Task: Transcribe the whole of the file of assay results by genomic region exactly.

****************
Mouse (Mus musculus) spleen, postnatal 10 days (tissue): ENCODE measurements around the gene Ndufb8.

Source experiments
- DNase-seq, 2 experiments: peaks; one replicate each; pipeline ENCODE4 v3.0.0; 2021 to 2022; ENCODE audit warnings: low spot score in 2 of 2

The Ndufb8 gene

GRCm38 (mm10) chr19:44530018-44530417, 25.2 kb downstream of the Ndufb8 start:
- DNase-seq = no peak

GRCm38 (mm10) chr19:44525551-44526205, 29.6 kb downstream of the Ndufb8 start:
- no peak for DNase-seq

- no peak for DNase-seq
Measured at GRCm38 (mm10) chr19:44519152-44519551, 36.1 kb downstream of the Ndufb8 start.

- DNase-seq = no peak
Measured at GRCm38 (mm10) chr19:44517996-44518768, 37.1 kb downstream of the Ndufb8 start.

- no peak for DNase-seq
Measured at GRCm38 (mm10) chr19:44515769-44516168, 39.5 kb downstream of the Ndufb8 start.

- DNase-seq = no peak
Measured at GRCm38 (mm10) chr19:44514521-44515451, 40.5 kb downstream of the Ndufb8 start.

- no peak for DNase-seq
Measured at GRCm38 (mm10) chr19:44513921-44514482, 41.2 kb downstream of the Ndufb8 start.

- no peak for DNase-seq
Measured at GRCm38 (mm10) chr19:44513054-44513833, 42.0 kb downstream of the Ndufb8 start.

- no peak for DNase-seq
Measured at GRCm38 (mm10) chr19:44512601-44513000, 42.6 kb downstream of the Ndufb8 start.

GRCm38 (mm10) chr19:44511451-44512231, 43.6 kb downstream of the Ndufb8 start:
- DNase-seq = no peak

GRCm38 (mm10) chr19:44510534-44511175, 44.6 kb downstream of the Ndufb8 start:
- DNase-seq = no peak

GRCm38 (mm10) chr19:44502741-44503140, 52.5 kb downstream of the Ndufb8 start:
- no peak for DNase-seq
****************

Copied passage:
Mouse (Mus musculus) spleen, postnatal 10 days (tissue): ENCODE measurements around the gene Ndufb8.

Source experiments
- DNase-seq, 2 experiments: peaks; one replicate each; pipeline ENCODE4 v3.0.0; 2021 to 2022; ENCODE audit warnings: low spot score in 2 of 2

The Ndufb8 gene

GRCm38 (mm10) chr19:44530018-44530417, 25.2 kb downstream of the Ndufb8 start:
- DNase-seq = no peak

GRCm38 (mm10) chr19:44525551-44526205, 29.6 kb downstream of the Ndufb8 start:
- no peak for DNase-seq

- no peak for DNase-seq
Measured at GRCm38 (mm10) chr19:44519152-44519551, 36.1 kb downstream of the Ndufb8 start.

- DNase-seq = no peak
Measured at GRCm38 (mm10) chr19:44517996-44518768, 37.1 kb downstream of the Ndufb8 start.

- no peak for DNase-seq
Measured at GRCm38 (mm10) chr19:44515769-44516168, 39.5 kb downstream of the Ndufb8 start.

- DNase-seq = no peak
Measured at GRCm38 (mm10) chr19:44514521-44515451, 40.5 kb downstream of the Ndufb8 start.

- no peak for DNase-seq
Measured at GRCm38 (mm10) chr19:44513921-44514482, 41.2 kb downstream of the Ndufb8 start.

- no peak for DNase-seq
Measured at GRCm38 (mm10) chr19:44513054-44513833, 42.0 kb downstream of the Ndufb8 start.

- no peak for DNase-seq
Measured at GRCm38 (mm10) chr19:44512601-44513000, 42.6 kb downstream of the Ndufb8 start.

GRCm38 (mm10) chr19:44511451-44512231, 43.6 kb downstream of the Ndufb8 start:
- DNase-seq = no peak

GRCm38 (mm10) chr19:44510534-44511175, 44.6 kb downstream of the Ndufb8 start:
- DNase-seq = no peak

GRCm38 (mm10) chr19:44502741-44503140, 52.5 kb downstream of the Ndufb8 start:
- no peak for DNase-seq